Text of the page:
“He has potential. But I can fix him?”
I’m almost certain most women are guilty of having dated at least one man based solely off of the potential he possessed. We don’t date him based off of his credentials, nor do we date him based on what he can bring to the table. Instead, we choose to date him because we have created in our own minds an idea of the type of person they can become. We are hopeful that they are building themselves, slowly but surely, into something or someone close to a worthy partner for the future.
It sounds noble, but really, it’s going to require more effort from you than him. Patience, money, time — you name it.
Not sure where we got this idea of seeing the potential in someone, therefore we should see a possible relationship through, or even choose to further date them for that matter, but considering it hasn’t worked out very well for most of us, we should stop. It’s time to bail on the idea of putting all of our hopes into what we believe someone will eventually change into in the future. Men aren’t butterflies or flowers who you sit back and wait for to develop. You can “water” and encourage them, but growth is something that should be happening long before you enter the picture.
Yes, it’s great to see the good in someone, and it’s even better to see the potential in all they can become, but do not go from seeing to feeling obligated to be with them. You can support them without entering into any sort of romantic situation with them. Truth be told, seeing the potential in someone simply means you have high hopes for what they can become if they put their mind to it and go after the right opportunities. However, there’s no guarantee that your wishes and expectations for them will actually come to fruition.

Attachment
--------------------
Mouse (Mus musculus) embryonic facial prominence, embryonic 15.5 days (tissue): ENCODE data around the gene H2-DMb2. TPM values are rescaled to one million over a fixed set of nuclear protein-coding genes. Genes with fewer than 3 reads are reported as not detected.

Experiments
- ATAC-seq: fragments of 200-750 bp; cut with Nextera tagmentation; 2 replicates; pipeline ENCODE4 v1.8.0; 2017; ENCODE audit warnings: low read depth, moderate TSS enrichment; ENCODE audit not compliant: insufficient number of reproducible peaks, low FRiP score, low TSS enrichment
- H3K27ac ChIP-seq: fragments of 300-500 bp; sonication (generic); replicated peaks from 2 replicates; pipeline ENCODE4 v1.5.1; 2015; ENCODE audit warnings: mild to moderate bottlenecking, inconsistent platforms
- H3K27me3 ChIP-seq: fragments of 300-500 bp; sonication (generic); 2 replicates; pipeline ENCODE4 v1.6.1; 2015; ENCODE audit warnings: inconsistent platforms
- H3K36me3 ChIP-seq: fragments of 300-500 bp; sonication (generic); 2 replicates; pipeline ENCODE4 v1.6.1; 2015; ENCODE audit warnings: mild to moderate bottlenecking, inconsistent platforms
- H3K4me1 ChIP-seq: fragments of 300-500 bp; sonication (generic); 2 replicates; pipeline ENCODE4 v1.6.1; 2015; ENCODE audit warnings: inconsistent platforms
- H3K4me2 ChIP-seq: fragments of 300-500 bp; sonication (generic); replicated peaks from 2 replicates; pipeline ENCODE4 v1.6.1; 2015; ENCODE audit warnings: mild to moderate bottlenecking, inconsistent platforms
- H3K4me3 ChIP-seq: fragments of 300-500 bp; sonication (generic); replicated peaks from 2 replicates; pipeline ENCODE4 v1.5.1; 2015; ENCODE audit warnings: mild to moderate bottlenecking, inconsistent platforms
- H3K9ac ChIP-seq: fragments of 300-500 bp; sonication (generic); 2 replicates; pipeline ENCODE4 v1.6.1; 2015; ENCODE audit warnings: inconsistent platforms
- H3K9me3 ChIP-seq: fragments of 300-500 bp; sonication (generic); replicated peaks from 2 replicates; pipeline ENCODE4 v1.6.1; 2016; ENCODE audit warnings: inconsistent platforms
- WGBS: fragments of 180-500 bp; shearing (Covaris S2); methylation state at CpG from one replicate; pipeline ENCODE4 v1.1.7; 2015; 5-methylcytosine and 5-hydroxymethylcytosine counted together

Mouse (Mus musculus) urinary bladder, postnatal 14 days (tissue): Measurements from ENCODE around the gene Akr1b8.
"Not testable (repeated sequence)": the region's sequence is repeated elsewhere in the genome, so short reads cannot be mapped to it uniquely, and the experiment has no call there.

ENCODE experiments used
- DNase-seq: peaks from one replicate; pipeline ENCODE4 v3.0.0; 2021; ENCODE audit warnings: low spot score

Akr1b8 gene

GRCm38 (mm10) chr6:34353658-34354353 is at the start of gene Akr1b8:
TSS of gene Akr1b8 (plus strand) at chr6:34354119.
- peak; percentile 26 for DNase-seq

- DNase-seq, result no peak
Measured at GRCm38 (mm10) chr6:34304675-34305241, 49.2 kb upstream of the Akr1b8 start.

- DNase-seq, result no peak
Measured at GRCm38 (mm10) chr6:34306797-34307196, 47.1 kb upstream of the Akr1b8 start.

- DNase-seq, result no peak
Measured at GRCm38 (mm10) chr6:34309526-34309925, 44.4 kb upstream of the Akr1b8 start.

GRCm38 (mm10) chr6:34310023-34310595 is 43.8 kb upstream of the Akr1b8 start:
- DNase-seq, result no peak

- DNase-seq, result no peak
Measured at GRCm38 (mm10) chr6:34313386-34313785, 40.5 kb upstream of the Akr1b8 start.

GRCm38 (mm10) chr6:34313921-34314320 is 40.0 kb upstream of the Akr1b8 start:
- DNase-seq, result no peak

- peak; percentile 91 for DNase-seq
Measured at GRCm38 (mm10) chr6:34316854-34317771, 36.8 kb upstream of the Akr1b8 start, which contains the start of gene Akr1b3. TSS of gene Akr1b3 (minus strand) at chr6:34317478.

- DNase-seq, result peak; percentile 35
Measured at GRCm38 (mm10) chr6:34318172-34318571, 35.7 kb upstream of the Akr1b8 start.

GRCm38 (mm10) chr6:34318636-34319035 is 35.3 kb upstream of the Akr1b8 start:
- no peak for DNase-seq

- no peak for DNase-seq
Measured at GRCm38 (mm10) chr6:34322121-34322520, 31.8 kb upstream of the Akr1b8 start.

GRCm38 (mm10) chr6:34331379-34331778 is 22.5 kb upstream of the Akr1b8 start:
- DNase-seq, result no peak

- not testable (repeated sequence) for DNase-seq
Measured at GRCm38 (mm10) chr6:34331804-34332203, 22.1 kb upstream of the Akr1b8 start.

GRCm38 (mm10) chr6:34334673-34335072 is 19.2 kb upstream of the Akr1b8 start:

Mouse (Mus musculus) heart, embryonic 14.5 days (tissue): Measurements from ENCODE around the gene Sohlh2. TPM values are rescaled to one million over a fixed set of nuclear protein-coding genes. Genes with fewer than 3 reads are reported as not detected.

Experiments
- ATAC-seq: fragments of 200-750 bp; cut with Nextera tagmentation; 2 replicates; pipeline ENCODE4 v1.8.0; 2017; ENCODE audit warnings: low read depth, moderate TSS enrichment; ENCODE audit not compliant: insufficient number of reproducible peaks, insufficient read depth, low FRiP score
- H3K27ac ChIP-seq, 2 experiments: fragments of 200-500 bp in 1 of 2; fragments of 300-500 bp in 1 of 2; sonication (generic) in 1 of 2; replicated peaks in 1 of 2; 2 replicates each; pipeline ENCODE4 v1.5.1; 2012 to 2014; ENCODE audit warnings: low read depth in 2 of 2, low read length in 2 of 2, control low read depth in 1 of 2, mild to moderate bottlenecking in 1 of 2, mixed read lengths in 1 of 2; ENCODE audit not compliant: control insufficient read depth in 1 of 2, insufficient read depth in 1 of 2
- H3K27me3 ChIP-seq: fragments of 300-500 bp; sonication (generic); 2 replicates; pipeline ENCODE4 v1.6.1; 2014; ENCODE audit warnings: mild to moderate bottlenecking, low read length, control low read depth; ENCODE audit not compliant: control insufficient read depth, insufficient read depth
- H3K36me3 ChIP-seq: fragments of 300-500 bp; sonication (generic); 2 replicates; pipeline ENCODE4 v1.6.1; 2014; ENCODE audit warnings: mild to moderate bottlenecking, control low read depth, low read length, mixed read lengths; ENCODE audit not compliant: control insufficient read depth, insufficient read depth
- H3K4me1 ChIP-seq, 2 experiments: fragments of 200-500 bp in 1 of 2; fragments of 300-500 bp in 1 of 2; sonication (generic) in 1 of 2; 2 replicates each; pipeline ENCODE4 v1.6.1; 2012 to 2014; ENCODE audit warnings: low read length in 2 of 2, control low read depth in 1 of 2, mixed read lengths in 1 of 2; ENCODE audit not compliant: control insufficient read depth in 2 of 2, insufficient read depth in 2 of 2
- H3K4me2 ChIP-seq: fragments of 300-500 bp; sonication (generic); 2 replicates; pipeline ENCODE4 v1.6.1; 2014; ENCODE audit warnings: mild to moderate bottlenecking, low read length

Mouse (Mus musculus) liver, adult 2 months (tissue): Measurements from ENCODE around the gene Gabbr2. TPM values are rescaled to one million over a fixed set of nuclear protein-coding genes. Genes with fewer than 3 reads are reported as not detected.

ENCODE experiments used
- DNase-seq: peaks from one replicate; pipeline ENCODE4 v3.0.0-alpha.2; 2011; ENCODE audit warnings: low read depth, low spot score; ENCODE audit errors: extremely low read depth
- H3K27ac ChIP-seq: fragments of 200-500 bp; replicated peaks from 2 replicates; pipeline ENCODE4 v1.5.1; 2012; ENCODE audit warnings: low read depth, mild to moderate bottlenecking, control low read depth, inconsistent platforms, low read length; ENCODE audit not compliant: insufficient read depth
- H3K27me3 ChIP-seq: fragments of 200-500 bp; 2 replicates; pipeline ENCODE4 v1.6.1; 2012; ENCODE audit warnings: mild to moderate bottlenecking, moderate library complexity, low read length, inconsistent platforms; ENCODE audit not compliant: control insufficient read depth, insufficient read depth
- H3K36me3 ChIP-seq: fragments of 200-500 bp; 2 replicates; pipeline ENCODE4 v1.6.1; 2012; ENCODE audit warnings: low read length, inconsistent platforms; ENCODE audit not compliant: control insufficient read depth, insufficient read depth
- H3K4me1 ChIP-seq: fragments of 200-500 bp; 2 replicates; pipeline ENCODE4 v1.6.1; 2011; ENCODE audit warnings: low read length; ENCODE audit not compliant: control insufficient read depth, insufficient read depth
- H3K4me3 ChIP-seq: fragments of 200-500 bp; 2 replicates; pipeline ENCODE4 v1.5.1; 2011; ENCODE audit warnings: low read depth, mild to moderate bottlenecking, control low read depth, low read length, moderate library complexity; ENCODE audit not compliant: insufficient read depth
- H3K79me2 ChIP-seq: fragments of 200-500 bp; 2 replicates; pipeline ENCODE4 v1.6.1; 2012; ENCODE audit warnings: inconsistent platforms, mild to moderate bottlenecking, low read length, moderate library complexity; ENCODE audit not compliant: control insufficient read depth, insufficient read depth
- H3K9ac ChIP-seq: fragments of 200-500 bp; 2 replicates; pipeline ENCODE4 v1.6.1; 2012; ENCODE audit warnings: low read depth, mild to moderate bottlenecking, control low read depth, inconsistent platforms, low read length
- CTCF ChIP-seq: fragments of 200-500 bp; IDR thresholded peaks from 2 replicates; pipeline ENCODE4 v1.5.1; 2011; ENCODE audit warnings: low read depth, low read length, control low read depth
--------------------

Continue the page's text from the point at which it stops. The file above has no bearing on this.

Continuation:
When you date the potential in someone, you are dating an imaginary person that has not yet caught up to the individual you have envisioned them to be. And you hurt your own feelings when you watch the time go by and the goals for this person fail be met. That’s why, when dating, we should be focused on our everyday reality. Focus on the way this person treats you, focus on their current status in life, and date them according to the present. While people love to tell you there is honor in “building with” a man, there is also honor in stepping back and letting him build for himself. And in all honesty, someone with a great deal of potential and not a lot to show for it in the meantime probably doesn’t need to be in a relationship with anybody at the moment.
While it’s human nature to automatically think ahead and envision our potential future with someone based on the things here and there that we like about them or see in them, we are doing ourselves a disservice by trying to play off the obvious red flags, creating falsehoods that may eventually lead to unnecessary disappointment.
While potential is great, potential promises nothing, including actual follow-through. And we can’t live our (love) lives off of the imaginary thinking of what would, could, and should be.